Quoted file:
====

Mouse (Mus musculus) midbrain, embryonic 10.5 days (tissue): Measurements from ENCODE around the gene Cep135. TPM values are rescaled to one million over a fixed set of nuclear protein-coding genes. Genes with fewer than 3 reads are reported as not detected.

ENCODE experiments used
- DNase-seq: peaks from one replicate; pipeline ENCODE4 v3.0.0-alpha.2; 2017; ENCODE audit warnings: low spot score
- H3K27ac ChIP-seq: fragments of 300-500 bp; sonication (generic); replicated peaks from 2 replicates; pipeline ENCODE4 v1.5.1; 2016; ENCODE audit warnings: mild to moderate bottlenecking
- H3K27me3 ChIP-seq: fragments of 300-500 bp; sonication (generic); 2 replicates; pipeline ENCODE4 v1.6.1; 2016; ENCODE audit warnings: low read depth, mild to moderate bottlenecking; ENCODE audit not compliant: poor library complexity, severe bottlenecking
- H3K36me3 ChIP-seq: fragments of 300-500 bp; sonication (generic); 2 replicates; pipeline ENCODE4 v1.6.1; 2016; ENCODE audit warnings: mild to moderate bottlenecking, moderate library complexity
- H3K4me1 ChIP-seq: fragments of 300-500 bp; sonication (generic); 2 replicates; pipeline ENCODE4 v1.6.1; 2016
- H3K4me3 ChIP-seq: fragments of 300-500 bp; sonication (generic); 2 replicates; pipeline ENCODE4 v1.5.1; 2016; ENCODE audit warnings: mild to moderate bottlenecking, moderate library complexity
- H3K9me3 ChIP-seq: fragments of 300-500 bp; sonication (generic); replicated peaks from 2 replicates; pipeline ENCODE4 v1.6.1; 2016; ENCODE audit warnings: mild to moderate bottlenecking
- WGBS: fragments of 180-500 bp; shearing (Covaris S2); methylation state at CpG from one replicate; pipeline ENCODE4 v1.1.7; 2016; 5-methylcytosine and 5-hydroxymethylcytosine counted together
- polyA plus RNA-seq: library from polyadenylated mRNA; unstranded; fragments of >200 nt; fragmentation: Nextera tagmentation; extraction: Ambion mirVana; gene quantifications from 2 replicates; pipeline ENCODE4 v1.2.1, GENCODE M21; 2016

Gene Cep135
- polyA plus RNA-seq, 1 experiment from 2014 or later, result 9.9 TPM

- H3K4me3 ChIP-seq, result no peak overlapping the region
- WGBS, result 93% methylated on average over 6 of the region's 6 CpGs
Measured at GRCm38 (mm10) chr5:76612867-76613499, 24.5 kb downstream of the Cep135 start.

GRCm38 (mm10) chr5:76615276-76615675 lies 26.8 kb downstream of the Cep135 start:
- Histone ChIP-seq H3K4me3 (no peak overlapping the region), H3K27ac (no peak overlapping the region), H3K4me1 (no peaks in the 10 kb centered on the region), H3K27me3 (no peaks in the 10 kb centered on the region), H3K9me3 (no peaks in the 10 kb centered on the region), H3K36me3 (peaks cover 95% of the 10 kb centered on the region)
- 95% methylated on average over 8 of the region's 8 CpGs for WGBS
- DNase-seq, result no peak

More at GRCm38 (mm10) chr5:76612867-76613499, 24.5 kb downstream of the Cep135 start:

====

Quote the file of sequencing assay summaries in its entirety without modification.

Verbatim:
Mouse (Mus musculus) midbrain, embryonic 10.5 days (tissue): Measurements from ENCODE around the gene Cep135. TPM values are rescaled to one million over a fixed set of nuclear protein-coding genes. Genes with fewer than 3 reads are reported as not detected.

ENCODE experiments used
- DNase-seq: peaks from one replicate; pipeline ENCODE4 v3.0.0-alpha.2; 2017; ENCODE audit warnings: low spot score
- H3K27ac ChIP-seq: fragments of 300-500 bp; sonication (generic); replicated peaks from 2 replicates; pipeline ENCODE4 v1.5.1; 2016; ENCODE audit warnings: mild to moderate bottlenecking
- H3K27me3 ChIP-seq: fragments of 300-500 bp; sonication (generic); 2 replicates; pipeline ENCODE4 v1.6.1; 2016; ENCODE audit warnings: low read depth, mild to moderate bottlenecking; ENCODE audit not compliant: poor library complexity, severe bottlenecking
- H3K36me3 ChIP-seq: fragments of 300-500 bp; sonication (generic); 2 replicates; pipeline ENCODE4 v1.6.1; 2016; ENCODE audit warnings: mild to moderate bottlenecking, moderate library complexity
- H3K4me1 ChIP-seq: fragments of 300-500 bp; sonication (generic); 2 replicates; pipeline ENCODE4 v1.6.1; 2016
- H3K4me3 ChIP-seq: fragments of 300-500 bp; sonication (generic); 2 replicates; pipeline ENCODE4 v1.5.1; 2016; ENCODE audit warnings: mild to moderate bottlenecking, moderate library complexity
- H3K9me3 ChIP-seq: fragments of 300-500 bp; sonication (generic); replicated peaks from 2 replicates; pipeline ENCODE4 v1.6.1; 2016; ENCODE audit warnings: mild to moderate bottlenecking
- WGBS: fragments of 180-500 bp; shearing (Covaris S2); methylation state at CpG from one replicate; pipeline ENCODE4 v1.1.7; 2016; 5-methylcytosine and 5-hydroxymethylcytosine counted together
- polyA plus RNA-seq: library from polyadenylated mRNA; unstranded; fragments of >200 nt; fragmentation: Nextera tagmentation; extraction: Ambion mirVana; gene quantifications from 2 replicates; pipeline ENCODE4 v1.2.1, GENCODE M21; 2016

Gene Cep135
- polyA plus RNA-seq, 1 experiment from 2014 or later, result 9.9 TPM

- H3K4me3 ChIP-seq, result no peak overlapping the region
- WGBS, result 93% methylated on average over 6 of the region's 6 CpGs
Measured at GRCm38 (mm10) chr5:76612867-76613499, 24.5 kb downstream of the Cep135 start.

GRCm38 (mm10) chr5:76615276-76615675 lies 26.8 kb downstream of the Cep135 start:
- Histone ChIP-seq H3K4me3 (no peak overlapping the region), H3K27ac (no peak overlapping the region), H3K4me1 (no peaks in the 10 kb centered on the region), H3K27me3 (no peaks in the 10 kb centered on the region), H3K9me3 (no peaks in the 10 kb centered on the region), H3K36me3 (peaks cover 95% of the 10 kb centered on the region)
- 95% methylated on average over 8 of the region's 8 CpGs for WGBS
- DNase-seq, result no peak

More at GRCm38 (mm10) chr5:76612867-76613499, 24.5 kb downstream of the Cep135 start: